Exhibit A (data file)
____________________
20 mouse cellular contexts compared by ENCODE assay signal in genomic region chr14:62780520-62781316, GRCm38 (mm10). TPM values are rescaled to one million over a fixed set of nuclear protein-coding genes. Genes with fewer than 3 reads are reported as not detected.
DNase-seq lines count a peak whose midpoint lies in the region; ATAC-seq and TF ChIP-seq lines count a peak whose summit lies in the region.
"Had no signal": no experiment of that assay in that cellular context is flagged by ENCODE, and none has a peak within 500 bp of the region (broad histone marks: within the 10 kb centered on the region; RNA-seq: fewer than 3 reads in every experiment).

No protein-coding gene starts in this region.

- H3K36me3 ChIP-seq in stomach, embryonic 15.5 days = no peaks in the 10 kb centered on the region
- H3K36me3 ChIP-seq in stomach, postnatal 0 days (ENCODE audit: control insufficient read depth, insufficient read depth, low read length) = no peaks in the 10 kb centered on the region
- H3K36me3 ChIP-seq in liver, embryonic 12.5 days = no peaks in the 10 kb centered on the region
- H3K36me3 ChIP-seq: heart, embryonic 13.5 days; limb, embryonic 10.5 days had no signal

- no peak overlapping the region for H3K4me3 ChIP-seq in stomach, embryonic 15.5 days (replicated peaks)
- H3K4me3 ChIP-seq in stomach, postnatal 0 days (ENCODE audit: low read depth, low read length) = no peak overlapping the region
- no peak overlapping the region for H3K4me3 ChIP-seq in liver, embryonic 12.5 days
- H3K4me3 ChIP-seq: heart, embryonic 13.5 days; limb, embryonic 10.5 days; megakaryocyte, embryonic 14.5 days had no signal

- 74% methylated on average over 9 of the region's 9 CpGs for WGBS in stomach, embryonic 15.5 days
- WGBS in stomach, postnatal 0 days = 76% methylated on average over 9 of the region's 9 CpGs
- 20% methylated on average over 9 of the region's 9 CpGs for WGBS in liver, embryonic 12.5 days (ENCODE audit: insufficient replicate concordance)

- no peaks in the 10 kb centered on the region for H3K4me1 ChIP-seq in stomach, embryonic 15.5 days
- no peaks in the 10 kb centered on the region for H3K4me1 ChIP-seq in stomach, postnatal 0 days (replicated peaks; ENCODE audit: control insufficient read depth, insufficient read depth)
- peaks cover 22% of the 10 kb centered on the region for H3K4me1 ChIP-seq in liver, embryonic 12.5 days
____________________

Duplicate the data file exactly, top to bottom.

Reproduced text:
20 mouse cellular contexts compared by ENCODE assay signal in genomic region chr14:62780520-62781316, GRCm38 (mm10). TPM values are rescaled to one million over a fixed set of nuclear protein-coding genes. Genes with fewer than 3 reads are reported as not detected.
DNase-seq lines count a peak whose midpoint lies in the region; ATAC-seq and TF ChIP-seq lines count a peak whose summit lies in the region.
"Had no signal": no experiment of that assay in that cellular context is flagged by ENCODE, and none has a peak within 500 bp of the region (broad histone marks: within the 10 kb centered on the region; RNA-seq: fewer than 3 reads in every experiment).

No protein-coding gene starts in this region.

- H3K36me3 ChIP-seq in stomach, embryonic 15.5 days = no peaks in the 10 kb centered on the region
- H3K36me3 ChIP-seq in stomach, postnatal 0 days (ENCODE audit: control insufficient read depth, insufficient read depth, low read length) = no peaks in the 10 kb centered on the region
- H3K36me3 ChIP-seq in liver, embryonic 12.5 days = no peaks in the 10 kb centered on the region
- H3K36me3 ChIP-seq: heart, embryonic 13.5 days; limb, embryonic 10.5 days had no signal

- no peak overlapping the region for H3K4me3 ChIP-seq in stomach, embryonic 15.5 days (replicated peaks)
- H3K4me3 ChIP-seq in stomach, postnatal 0 days (ENCODE audit: low read depth, low read length) = no peak overlapping the region
- no peak overlapping the region for H3K4me3 ChIP-seq in liver, embryonic 12.5 days
- H3K4me3 ChIP-seq: heart, embryonic 13.5 days; limb, embryonic 10.5 days; megakaryocyte, embryonic 14.5 days had no signal

- 74% methylated on average over 9 of the region's 9 CpGs for WGBS in stomach, embryonic 15.5 days
- WGBS in stomach, postnatal 0 days = 76% methylated on average over 9 of the region's 9 CpGs
- 20% methylated on average over 9 of the region's 9 CpGs for WGBS in liver, embryonic 12.5 days (ENCODE audit: insufficient replicate concordance)

- no peaks in the 10 kb centered on the region for H3K4me1 ChIP-seq in stomach, embryonic 15.5 days
- no peaks in the 10 kb centered on the region for H3K4me1 ChIP-seq in stomach, postnatal 0 days (replicated peaks; ENCODE audit: control insufficient read depth, insufficient read depth)
- peaks cover 22% of the 10 kb centered on the region for H3K4me1 ChIP-seq in liver, embryonic 12.5 days